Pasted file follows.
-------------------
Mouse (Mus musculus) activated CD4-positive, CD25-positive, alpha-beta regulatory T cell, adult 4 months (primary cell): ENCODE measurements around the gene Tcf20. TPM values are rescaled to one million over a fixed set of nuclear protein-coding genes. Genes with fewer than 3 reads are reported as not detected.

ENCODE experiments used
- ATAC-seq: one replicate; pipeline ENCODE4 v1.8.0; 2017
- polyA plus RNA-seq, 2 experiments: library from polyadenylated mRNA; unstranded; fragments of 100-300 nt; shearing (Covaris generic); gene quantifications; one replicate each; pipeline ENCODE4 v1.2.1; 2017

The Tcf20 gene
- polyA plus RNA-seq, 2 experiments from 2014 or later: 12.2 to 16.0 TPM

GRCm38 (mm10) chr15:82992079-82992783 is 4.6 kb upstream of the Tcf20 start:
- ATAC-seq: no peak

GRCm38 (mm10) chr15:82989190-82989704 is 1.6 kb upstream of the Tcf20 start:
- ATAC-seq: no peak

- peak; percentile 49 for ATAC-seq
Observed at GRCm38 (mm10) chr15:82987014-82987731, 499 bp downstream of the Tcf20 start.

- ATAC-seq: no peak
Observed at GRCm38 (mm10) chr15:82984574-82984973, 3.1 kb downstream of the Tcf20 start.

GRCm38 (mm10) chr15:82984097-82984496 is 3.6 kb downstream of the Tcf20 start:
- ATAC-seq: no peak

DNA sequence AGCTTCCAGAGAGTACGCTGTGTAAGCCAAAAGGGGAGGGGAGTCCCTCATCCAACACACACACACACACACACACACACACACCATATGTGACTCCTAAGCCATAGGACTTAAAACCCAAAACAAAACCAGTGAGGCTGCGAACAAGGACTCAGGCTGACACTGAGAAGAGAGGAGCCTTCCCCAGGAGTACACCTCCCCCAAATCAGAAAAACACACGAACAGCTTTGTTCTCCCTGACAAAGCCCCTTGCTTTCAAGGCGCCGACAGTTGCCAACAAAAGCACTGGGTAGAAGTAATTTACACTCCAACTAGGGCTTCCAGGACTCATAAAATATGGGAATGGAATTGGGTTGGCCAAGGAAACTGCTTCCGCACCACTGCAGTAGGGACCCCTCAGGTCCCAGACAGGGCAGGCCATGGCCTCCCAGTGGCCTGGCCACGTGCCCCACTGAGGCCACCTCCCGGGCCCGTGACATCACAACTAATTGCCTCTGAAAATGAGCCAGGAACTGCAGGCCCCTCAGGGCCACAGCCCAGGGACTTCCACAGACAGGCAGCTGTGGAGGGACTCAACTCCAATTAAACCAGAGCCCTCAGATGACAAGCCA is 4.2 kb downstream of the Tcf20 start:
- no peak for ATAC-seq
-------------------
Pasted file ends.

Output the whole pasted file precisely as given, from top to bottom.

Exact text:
Mouse (Mus musculus) activated CD4-positive, CD25-positive, alpha-beta regulatory T cell, adult 4 months (primary cell): ENCODE measurements around the gene Tcf20. TPM values are rescaled to one million over a fixed set of nuclear protein-coding genes. Genes with fewer than 3 reads are reported as not detected.

ENCODE experiments used
- ATAC-seq: one replicate; pipeline ENCODE4 v1.8.0; 2017
- polyA plus RNA-seq, 2 experiments: library from polyadenylated mRNA; unstranded; fragments of 100-300 nt; shearing (Covaris generic); gene quantifications; one replicate each; pipeline ENCODE4 v1.2.1; 2017

The Tcf20 gene
- polyA plus RNA-seq, 2 experiments from 2014 or later: 12.2 to 16.0 TPM

GRCm38 (mm10) chr15:82992079-82992783 is 4.6 kb upstream of the Tcf20 start:
- ATAC-seq: no peak

GRCm38 (mm10) chr15:82989190-82989704 is 1.6 kb upstream of the Tcf20 start:
- ATAC-seq: no peak

- peak; percentile 49 for ATAC-seq
Observed at GRCm38 (mm10) chr15:82987014-82987731, 499 bp downstream of the Tcf20 start.

- ATAC-seq: no peak
Observed at GRCm38 (mm10) chr15:82984574-82984973, 3.1 kb downstream of the Tcf20 start.

GRCm38 (mm10) chr15:82984097-82984496 is 3.6 kb downstream of the Tcf20 start:
- ATAC-seq: no peak

DNA sequence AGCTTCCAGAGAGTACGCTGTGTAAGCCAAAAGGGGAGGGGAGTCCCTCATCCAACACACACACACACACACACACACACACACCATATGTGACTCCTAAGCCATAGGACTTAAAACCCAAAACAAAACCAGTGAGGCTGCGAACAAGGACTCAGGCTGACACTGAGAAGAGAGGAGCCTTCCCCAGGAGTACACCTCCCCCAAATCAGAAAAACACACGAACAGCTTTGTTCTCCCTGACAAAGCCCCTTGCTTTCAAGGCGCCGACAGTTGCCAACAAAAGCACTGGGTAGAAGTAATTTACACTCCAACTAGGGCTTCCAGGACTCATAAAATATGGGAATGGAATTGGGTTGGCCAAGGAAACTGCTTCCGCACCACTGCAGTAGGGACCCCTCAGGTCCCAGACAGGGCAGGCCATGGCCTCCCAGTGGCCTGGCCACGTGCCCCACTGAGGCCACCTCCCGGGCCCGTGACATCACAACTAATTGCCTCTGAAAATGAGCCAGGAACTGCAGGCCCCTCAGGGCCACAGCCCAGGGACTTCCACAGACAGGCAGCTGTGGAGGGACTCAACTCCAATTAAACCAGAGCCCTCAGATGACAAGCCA is 4.2 kb downstream of the Tcf20 start:
- no peak for ATAC-seq